am minded to find is a disgraceful and improper purpose and not a purpose for
which a local authority may act.
John Magill, District Auditor for the City of Westminster (1994)2
London’s politics from 1963
pamphleteers played no small part shaping this gloomy
outlook. London’s militants were acutely aware of the fact that
the recent string of defeats strained wider efforts to mobilize. Reports
“of the great defeate given by His Majesties Forces to Sir
William Waller ” at Roundway Down did little to encourge
Londoners who were being asked to entertain new measures for taxation
and lending. 4 Enthusiasm
To read South African writing about London is to study the development of South African literature and culture in relation to one of the most important geographical touchstones within the South African imaginary. The texts examined in South African London respond to the apartheid context, displaced to a non-South African location that is a significant site of South African exile and emigration. Travel to London afforded South African writers opportunities to rethink ideas about Englishness, and also forged illuminating engagements with South African subjectivities. South African London uncovers a range of diverse responses by South African writers that provide nuanced perspectives on exile, global racisms and modernity. This book presents unexpected angles on major South African writers, such as Peter Abrahams, Dan Jacobson, Noni Jabavu, Todd Matshikiza, Arthur Nortje, Lauretta Ngcobo, J.M.Coetzee, Justin Cartwright and Ishtiyaq Shukri, across genres from life writing and journalism to novels, short stories and poetry. Since South African London considers the dual locations of London and South Africa alongside each other, it offers a refracted history of postwar London, emphasising the city’s transnational networks and the worldliness of South African letters.
Although few would contend that London and its inhabitants were indispensable to parliament’s war effort against King Charles I, the matter remains to be delineated in detail. This book explores how London’s agitators, activists, and propagandists sought to mobilize the metropolis between 1641 and 1645. Rather than simply frame London’s wartime participation from the top down, this book explores mobilization as a series of disparate but structured processes – as efforts and events that created webs of engagement. These webs joined parliamentarian activists to civic authorities, just as they connected parishioners to vestries and preachers, and forced interaction between committees, Common Council, liverymen, and apprentices. The success of any given mobilizing effort – or counter-mobilization, for that matter – varied. Activists adapted their tactics accordingly, meeting their circumstances head-on. Londoners meanwhile heeded the entreaties of preachers and civic leaders alike, signing petitions, donating, and taking to the streets to protest both for and against war. Initially called upon to loan money and fortify the metropolis in 1642–3, Londoners had by 1644 become reluctant lenders and overburdened caretakers for sick and wounded soldiers. Revealed here by way of a wealth of archival and printed sources is the collective story of London’s evolving relationship to the challenges of wartime mobilization, of the evolution of efforts to move money and men, and the popular responses that defined not only parliament’s wartime success, but the arrival of novel financial expedients that gave rise to the New Model Army and eventually became apparatuses of the state.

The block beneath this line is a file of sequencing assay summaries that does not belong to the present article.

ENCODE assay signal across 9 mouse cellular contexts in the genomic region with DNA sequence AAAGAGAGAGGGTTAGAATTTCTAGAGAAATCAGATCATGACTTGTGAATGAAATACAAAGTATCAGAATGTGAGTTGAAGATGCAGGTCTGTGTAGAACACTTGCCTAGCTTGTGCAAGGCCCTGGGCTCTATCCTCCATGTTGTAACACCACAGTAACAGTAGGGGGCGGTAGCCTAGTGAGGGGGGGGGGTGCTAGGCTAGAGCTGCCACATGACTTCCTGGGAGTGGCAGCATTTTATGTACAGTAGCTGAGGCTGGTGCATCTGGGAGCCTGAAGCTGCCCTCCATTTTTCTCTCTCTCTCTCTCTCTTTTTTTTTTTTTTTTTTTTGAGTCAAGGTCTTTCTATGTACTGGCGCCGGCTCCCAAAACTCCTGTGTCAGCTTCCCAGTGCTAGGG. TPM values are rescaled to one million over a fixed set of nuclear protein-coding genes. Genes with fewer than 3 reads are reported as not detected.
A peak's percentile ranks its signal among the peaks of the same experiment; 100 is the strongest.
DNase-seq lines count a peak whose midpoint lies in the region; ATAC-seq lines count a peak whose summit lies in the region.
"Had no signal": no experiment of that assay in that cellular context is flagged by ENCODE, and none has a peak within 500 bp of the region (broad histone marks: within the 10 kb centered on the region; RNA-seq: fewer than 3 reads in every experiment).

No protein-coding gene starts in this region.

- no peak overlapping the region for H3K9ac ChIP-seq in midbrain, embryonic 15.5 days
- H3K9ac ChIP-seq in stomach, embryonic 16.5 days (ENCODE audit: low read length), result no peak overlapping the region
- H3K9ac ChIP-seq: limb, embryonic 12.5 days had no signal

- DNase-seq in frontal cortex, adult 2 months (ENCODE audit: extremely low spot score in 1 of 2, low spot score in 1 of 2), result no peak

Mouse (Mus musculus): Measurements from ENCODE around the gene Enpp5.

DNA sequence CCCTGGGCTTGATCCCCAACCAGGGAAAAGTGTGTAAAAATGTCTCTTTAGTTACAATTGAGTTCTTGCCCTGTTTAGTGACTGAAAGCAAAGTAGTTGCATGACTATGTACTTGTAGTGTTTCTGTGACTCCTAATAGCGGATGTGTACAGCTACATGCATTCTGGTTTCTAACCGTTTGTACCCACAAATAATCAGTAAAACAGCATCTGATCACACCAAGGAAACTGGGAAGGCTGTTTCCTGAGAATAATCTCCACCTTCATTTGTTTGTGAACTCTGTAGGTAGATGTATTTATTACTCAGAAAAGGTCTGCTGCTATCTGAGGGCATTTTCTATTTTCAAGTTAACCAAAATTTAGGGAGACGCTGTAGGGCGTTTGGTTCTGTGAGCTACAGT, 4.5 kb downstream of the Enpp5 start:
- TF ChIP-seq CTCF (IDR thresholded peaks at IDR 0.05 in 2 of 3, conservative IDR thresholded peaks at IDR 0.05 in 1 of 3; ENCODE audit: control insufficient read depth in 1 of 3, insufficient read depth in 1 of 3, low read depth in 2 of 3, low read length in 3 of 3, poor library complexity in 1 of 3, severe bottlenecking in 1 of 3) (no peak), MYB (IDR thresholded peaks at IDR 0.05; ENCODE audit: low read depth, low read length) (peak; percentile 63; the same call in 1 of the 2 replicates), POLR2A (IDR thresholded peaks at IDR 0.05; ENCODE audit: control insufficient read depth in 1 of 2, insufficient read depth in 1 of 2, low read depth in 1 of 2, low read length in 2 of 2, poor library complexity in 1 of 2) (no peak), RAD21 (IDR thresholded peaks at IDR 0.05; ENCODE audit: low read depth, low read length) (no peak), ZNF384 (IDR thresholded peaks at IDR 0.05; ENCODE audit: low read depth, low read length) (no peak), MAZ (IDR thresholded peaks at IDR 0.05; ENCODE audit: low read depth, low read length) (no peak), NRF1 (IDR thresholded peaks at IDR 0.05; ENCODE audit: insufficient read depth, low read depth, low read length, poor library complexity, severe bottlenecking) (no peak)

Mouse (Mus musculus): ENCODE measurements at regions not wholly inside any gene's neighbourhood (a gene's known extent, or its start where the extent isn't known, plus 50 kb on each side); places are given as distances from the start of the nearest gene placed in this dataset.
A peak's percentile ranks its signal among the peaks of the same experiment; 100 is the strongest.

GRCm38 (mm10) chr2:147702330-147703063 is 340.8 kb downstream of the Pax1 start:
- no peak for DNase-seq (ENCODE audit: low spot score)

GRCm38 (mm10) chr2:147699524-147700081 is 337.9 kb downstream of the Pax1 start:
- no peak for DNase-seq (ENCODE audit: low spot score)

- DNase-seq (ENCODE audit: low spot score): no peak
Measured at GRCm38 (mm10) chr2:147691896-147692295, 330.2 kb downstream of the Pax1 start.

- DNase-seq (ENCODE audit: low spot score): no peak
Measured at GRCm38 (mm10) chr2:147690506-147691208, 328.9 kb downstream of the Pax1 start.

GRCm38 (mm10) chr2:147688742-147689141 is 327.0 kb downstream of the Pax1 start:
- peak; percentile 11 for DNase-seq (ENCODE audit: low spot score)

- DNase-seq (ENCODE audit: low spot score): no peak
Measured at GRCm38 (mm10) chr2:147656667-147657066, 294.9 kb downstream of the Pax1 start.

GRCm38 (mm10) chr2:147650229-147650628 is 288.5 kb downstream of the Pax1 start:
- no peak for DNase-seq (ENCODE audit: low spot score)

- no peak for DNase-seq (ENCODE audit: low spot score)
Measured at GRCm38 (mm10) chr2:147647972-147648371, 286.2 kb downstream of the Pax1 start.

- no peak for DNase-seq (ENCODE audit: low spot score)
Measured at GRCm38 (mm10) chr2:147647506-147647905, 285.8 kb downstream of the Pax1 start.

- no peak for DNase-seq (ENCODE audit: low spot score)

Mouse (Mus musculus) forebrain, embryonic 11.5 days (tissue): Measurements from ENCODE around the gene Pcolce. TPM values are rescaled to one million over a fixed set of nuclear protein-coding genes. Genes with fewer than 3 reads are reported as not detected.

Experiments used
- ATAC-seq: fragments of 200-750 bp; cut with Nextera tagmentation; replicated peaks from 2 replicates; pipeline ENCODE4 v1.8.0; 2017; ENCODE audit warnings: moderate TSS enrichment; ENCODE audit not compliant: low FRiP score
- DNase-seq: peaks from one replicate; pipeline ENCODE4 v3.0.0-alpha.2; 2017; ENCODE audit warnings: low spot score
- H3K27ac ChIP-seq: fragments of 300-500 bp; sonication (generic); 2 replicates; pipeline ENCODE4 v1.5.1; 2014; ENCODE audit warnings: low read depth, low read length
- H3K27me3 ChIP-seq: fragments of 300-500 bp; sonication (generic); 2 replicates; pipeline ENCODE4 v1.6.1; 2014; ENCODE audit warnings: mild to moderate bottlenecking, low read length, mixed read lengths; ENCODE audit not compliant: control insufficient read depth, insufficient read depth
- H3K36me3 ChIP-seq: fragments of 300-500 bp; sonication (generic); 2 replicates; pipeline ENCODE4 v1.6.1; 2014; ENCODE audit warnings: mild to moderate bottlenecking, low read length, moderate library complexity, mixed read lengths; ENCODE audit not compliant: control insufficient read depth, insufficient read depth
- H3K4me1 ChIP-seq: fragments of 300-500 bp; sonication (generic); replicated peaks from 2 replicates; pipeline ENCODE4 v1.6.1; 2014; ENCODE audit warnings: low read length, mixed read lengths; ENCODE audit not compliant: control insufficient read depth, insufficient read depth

This book presents a biography of the poetics and politics of London in 1613, from Whitehall to Guildhall, that is, Shakespeare's London. It examines major events at court, such as the untimely death of Prince Henry and its aftermath, and the extravagant wedding of Princess Elizabeth to Frederick of Germany and her journey to the Continent. The city flourished with scores of publications on a vast array of topics, including poetry, travel narratives, music, and, of course, plays. The book offers summaries and analyses of most of these texts, knowing that some of them may not be well-known to all readers. Many of these publications had a kind of link to the court. In order to understand the context of the year 1613, the book actually begins in October 1612 with Prince Henry's illness and death in November, which had a major impact on what happened in 1613. It proceeds more or less chronologically from this event to Princess Elizabeth's wedding and the stunning array of dramatic performances at court, and includes the journey to her new home in Germany. As part of the year's cultural nexus, the narrative reaches into the Guildhall experience to explore the riches of the books that emanated from London's printers and to examine specifically the drama performed or published in 1613. The final major focus centres on the Carr-Howard wedding at the year's end, full of cultural activities and ripe with political significance.